Scuba Diving in a Landlocked State

Melody Metz.
Melody Metz. Melody Metz
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Landlocked states don’t have a reputation for diving. But one local wasn’t going to let that stop her from chasing her passion.

“My dad got me started in diving,” Melody Metz said. “He used to work in the coal mines and overheard one of the bosses saying that he was going to get his instructor’s license for being a diver. We’ve always been very active. We used to do rock climbing a lot and things like that, so we had always been into outdoor sports. He called me and said, ‘well, you want to learn to scuba dive?’ I had never really thought about it before, but I said yes, and it all started from there.”

Melody and team.
    Melody Metz
Melody and team. Melody Metz

Diving quickly became a pastime the entire family could enjoy. Melody earned her certification the same time as her brother and her father, Charlie.

“When we first started, we did a lot of local diving,” Melody said. “Then we went to Florida. My dad has been to Roatan and Hawaii, but most of our diving is right here in West Virginia.”

Even Melody’s own children joined in. Two of her daughters are certified and a third, who just turned 10 years old, is now old enough, too.

“I love for my daughters to be involved. That gives us something that not a lot of people do. It’s kind of our little thing.”

Melody underwater.
    Melody Metz
Melody underwater. Melody Metz

Her love for the sport grew so strong, Melody decided to start her own business. My Dive Shop opened in the Morgantown suburb of Westover in March 2014. This shop gained a following while also fulfilling a life-long dream of Charlie’s.

“In the 1970s, there was a dive shop here, so dad always wanted to do it,” Melody said. “However, me and my sister were born, and life got in the way.” Now, with Charlie as an instructor and Melody’s partner, Daniel Langdon, assisting in day-to-day operations, the business really is a family affair.

My Dive Shop has classes from Open Water for beginners, all the way through Divemaster courses. You can learn dry suit diving, full face diving, public safety diving and advanced rescue with a variety of specialties. The shop also has classes in Emergency First Response CPR and First Aid.

My Dive Shop is also a full-service Professional Association of Diving Instructors (PADI) shop, meaning everything you might need for diving is available locally.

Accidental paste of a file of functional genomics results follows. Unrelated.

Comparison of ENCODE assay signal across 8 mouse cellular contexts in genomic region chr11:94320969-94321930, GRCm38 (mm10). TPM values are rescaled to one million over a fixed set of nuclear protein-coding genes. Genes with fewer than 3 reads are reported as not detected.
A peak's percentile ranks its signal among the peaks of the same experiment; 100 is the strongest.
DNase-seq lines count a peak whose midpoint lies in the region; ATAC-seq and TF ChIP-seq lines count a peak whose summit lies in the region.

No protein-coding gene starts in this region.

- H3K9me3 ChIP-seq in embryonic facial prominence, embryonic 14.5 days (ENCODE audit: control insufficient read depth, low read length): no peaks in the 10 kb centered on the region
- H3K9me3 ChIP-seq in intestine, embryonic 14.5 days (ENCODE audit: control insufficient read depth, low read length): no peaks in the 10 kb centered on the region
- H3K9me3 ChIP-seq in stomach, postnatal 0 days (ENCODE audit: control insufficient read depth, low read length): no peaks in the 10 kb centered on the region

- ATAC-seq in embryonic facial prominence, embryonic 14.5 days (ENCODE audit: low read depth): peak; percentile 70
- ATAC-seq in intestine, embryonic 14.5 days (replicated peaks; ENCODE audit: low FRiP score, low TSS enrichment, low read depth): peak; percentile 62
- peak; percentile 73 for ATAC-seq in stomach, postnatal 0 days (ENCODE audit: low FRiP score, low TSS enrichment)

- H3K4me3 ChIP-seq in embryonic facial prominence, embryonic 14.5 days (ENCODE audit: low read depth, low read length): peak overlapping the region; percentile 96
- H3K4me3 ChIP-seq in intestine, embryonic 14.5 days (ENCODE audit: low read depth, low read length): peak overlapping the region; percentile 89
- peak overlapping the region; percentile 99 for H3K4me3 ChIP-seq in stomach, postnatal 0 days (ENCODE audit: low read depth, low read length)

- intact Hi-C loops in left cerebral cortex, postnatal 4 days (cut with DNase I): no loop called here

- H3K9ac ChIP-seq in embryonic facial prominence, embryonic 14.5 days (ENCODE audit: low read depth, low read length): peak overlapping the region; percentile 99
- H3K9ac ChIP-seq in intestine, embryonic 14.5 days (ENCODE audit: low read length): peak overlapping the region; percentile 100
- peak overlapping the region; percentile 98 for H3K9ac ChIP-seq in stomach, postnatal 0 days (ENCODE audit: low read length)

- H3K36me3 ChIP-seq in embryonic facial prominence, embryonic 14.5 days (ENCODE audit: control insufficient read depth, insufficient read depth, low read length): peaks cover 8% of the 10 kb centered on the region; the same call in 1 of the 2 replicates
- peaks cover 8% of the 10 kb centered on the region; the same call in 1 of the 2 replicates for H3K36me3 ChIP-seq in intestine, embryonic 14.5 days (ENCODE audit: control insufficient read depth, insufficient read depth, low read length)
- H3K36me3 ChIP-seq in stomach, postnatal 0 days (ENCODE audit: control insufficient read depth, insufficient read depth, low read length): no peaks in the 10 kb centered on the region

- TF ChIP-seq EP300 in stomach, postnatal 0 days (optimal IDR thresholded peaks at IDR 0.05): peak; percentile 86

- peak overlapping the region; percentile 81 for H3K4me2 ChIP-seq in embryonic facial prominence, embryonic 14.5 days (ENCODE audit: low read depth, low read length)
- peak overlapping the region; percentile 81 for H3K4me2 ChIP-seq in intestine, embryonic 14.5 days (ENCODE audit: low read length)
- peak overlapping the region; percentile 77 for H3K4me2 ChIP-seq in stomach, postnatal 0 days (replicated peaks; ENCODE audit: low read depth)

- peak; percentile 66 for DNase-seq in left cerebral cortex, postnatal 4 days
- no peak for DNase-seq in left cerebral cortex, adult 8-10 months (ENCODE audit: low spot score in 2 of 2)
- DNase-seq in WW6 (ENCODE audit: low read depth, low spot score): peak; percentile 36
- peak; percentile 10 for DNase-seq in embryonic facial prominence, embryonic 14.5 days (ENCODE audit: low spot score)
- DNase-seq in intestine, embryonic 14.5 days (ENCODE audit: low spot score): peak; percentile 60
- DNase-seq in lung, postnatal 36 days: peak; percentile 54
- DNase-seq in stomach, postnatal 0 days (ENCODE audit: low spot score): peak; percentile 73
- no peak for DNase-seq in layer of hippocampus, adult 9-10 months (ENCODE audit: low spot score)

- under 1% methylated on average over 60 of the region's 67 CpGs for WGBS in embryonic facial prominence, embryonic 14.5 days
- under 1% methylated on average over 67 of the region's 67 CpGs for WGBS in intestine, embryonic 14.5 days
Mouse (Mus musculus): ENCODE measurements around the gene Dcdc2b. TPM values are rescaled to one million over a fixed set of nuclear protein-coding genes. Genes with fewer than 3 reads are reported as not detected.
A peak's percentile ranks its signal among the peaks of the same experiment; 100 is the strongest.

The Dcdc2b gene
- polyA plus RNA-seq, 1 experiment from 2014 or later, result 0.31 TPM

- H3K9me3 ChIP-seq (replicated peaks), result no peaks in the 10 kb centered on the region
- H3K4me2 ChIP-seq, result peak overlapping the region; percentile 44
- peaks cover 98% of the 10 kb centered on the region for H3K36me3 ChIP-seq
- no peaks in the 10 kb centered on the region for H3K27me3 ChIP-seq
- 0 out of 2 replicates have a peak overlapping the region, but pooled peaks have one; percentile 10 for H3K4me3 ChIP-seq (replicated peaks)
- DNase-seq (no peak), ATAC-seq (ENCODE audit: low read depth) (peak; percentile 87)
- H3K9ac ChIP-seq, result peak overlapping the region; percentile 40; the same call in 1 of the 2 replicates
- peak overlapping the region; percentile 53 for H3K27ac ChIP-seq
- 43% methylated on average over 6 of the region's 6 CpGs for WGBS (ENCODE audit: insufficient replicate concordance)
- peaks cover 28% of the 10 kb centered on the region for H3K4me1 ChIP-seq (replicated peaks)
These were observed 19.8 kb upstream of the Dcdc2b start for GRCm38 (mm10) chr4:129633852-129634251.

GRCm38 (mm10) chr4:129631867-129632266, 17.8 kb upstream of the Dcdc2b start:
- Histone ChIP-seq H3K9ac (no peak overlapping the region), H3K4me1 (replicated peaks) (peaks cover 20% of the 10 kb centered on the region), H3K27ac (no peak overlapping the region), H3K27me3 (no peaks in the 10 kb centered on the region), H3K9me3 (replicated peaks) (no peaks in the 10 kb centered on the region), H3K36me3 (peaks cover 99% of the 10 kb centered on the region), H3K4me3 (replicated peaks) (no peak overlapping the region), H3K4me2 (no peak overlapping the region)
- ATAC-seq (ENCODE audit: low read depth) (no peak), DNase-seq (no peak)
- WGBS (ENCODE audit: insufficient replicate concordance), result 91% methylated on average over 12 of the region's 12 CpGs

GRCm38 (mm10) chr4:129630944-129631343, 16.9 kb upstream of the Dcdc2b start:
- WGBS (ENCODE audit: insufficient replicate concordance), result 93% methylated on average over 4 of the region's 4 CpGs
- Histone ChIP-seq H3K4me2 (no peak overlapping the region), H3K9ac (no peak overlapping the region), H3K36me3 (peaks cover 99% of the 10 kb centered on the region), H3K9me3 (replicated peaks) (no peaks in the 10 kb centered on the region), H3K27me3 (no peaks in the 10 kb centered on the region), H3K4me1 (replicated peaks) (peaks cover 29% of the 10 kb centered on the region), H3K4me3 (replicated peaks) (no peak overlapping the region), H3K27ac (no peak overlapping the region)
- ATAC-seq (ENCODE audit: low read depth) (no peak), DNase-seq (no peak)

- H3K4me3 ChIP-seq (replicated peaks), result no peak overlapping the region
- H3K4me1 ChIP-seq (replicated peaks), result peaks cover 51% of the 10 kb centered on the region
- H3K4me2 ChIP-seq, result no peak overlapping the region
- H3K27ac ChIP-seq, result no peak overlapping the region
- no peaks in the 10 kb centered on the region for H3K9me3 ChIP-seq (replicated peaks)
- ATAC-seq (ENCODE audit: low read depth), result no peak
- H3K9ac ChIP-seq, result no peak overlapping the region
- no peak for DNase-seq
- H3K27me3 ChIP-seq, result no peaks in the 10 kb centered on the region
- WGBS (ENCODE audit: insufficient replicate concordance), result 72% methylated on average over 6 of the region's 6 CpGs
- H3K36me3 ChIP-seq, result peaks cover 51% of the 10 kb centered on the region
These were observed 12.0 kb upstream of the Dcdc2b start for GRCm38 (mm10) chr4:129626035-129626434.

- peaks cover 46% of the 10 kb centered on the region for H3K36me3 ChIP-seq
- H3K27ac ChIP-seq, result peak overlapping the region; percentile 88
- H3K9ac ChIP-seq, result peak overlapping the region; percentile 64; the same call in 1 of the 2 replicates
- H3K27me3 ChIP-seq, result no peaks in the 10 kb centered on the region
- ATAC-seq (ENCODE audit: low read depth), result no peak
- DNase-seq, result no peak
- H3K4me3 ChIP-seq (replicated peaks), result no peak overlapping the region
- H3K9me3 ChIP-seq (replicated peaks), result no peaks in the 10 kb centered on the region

Suiting up.
    Melody Metz
Suiting up. Melody Metz

“We have all of the equipment, we rent the equipment, we can fill your air tank, we can visually inspect your air tank. Anything that you would need for diving and to take care of it, we can do that here.”

One of the most popular options is the Try Scuba.

“We gear you up, tell you a little bit about the equipment and put you in the water,” Melody said. If you’re hooked after that first experience, you can put the $30 you invested in Try Scuba towards an Open Water course.

My Dive Shop is also the place to go if you are looking for a more tropical dive experience.

“We plan about four trips annually. This past year, 26 of us went to Cozumel in March.” Besides Cozumel in Mexico, trips have been to places like Roatan off of Honduras, Blue Heron Bridge near West Palm Beach, Florida, and Turks & Caicos.

If you already have experience with ocean diving, you will immediately describe the difference between the ocean and West Virginia in one word: visibility. More like lack of visibility. Melody, however, sees that as an advantage.

“I think that learning to dive here makes you a better diver,” Melody said. “You are used to low visibility, so when you go to the ocean you are like, ‘Oh, my God, I can see.’ ”

Another advantage of learning to dive in the Mountain State is something called a thermocline. Thermoclines are steep temperature gradients, meaning the surface area is warm, but water cools the deeper you dive— sometimes changing 20-30 degrees within 1-3 feet!

“Generally, in the ocean you don’t have thermoclines,” Melody said. “I’ve seen it once, and actually one of the guys that was in my group kind of wigged out because he didn’t know what was going on. He ended up going up to the surface and I was just thinking, ‘Oh, it’s a thermocline. It’s not a huge deal.’ ”

Novice divers also learn the importance of avoiding the bottom.

“In the ocean, you don’t want to touch anything,” Melody said. “They have fire coral and fire worms and scorpion fish and things that can really injure you. We have very few fish that you can get close enough to even see, whereas the ocean, they are so used to divers I have had them bump me before. It’s a huge difference.”

Learning the basics while discovering the waters of West Virginia sets divers up for success anywhere. It’s why Melody and her family thrive sharing their newfound love with others.

“It’s a huge passion for me. I just think that it’s amazing.”

Melody Metz.
    Melody Metz
Melody Metz. Melody Metz

Discover more scuba diving in West Virginia.

Originally written for West Virginia .

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